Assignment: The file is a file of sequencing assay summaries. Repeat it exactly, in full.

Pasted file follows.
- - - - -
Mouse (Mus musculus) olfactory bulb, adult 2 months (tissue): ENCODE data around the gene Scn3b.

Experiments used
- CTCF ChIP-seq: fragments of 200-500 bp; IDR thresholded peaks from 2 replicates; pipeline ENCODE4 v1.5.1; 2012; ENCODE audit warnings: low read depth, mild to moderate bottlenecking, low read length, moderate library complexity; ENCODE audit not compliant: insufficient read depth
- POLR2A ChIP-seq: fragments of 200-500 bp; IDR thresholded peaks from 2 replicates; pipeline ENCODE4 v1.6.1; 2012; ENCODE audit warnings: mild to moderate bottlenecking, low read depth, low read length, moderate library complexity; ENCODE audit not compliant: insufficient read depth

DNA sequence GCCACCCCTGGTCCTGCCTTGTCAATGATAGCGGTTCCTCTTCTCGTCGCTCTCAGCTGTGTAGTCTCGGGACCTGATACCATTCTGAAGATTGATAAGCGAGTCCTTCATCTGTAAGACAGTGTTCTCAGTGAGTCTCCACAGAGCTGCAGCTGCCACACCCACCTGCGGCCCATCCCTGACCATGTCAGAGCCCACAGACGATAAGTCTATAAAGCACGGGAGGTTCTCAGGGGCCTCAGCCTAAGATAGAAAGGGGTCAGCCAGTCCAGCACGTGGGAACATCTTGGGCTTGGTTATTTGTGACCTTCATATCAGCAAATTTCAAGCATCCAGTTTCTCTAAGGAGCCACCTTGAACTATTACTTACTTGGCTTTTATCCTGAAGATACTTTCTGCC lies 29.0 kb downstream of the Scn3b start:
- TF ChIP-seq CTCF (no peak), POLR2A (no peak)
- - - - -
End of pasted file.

Mouse (Mus musculus) olfactory bulb, adult 2 months (tissue): ENCODE data around the gene Scn3b.

Experiments used
- CTCF ChIP-seq: fragments of 200-500 bp; IDR thresholded peaks from 2 replicates; pipeline ENCODE4 v1.5.1; 2012; ENCODE audit warnings: low read depth, mild to moderate bottlenecking, low read length, moderate library complexity; ENCODE audit not compliant: insufficient read depth
- POLR2A ChIP-seq: fragments of 200-500 bp; IDR thresholded peaks from 2 replicates; pipeline ENCODE4 v1.6.1; 2012; ENCODE audit warnings: mild to moderate bottlenecking, low read depth, low read length, moderate library complexity; ENCODE audit not compliant: insufficient read depth

DNA sequence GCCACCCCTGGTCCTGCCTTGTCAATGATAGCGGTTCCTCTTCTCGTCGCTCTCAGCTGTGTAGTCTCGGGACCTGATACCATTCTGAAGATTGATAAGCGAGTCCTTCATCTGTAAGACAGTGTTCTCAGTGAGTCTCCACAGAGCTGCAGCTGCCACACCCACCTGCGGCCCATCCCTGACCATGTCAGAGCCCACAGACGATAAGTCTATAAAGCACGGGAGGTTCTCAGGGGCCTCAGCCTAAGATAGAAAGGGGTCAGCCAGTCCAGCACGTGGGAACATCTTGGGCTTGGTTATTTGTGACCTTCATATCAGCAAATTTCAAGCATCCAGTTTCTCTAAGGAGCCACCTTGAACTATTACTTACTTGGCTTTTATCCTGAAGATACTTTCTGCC lies 29.0 kb downstream of the Scn3b start:
- TF ChIP-seq CTCF (no peak), POLR2A (no peak)